Southwestern Historical Quarterly
i, when he wrote, "I would call Congress, but I cannot trust their
wisdom in our present attitude. I could not rely upon them from
the indications given at last session. I do not wish bad made
worse."'"'4 If matters had been desperate, or had Houston been
sincere in his statements promising an offensive war, one of the
first actions, considering the depleted finances, would have been
to call a special session of Congress. As it was, he was content
to guarantee payment for supplies personally and allow the war
fever to recede. General Alexander Somervell, that excellent
choice as commander of the troops, was allowed to become the
Collector of the Customs for the Port of Calhoun,44 and the
country as a whole began to forget the imminence of war with
On May 24, almost three months after the invasion, with only
a few of the War Hawks still clamoring for an immediate re-
prisal, Houston finally called a special session of Congress.'" An-
other month was to pass before Congress finally met. In his war
message, President Houston guardedly suggested an offensive war
with Mexico and placed the question of war or peace with
Mexico. He stressed that Texas would need an army of some five
thousand men to insure success in the venture. He made it clear,
however, that his approval of any such affirmative vote would be
conditional upon Congress' solving the knotty problem of the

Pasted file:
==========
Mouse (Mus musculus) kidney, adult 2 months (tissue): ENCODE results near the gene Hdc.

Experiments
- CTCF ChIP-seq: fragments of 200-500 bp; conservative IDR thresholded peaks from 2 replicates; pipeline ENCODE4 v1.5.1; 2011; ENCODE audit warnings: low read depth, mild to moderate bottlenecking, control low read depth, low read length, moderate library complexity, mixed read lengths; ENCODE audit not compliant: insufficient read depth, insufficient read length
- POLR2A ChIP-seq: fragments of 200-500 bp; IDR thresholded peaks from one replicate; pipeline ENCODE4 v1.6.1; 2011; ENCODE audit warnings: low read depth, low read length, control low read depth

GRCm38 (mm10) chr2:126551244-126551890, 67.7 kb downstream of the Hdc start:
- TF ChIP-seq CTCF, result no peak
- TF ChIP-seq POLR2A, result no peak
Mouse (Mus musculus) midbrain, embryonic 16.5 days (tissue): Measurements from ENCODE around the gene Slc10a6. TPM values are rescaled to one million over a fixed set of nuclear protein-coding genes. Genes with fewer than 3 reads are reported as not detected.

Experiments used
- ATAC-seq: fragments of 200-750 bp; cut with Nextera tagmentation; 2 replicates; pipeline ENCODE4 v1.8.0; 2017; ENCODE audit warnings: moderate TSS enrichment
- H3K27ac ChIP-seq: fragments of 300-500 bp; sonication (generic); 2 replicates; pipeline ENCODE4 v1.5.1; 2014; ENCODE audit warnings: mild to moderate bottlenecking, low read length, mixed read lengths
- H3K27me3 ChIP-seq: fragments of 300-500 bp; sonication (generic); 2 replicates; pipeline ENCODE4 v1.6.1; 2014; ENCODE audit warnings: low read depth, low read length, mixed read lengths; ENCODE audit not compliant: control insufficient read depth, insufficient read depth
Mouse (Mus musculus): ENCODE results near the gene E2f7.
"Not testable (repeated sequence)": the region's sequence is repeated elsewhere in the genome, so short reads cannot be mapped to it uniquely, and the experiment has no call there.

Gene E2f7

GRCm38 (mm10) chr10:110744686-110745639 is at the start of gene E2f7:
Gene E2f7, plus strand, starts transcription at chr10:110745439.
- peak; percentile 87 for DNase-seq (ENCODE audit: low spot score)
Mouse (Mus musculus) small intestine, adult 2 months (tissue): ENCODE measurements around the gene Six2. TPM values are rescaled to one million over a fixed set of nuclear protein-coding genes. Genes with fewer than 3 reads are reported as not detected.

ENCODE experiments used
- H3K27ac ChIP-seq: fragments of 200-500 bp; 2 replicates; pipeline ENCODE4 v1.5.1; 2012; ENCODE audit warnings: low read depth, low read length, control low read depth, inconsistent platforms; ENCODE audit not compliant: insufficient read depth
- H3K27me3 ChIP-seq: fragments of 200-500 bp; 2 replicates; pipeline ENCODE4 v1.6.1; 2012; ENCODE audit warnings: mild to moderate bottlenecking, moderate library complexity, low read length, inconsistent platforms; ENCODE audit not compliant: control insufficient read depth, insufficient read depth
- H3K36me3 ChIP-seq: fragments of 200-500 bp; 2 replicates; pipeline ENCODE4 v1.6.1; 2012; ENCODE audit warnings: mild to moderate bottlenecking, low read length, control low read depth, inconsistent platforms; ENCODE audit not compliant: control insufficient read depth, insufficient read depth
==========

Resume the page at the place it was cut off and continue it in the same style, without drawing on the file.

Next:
necessary finance. He pointed to the fact that "the government
cannot exist without a revenue. Its officers and agents must be
supported."" To support an army one must have funds; thus
Houston placed the question directly before Congress-if the
members wished war they must find the key to the finances. He
knew full well that this problem which had not been solved in
seven years of the Republic's existence could not be settled over-
night. Thus the outcome of the deliberations was known by
Houston beforehand. After discussing the subject for almost a
month, the House of Representatives passed a bill authorizing
an offensive war against Mexico. Having no other asset, they
48Houston to Daingerfield, April 1, 1842, ibid., 15.
44Houston to Somervell, May 16, 1842, ibid., 5o.
45Proclamation calling a special session of Congress, May 24, 1842, ibid., 58.
46Houston's speech to Congress, June 27, 1842, ibid., 74.
Texas State Historical Association. The Southwestern Historical Quarterly, Volume 62, July 1958 - April, 1959. Austin, Texas. The Portal to Texas History. http://texashistory.unt.edu/ark:/67531/metapth101173/. Accessed September 4, 2015.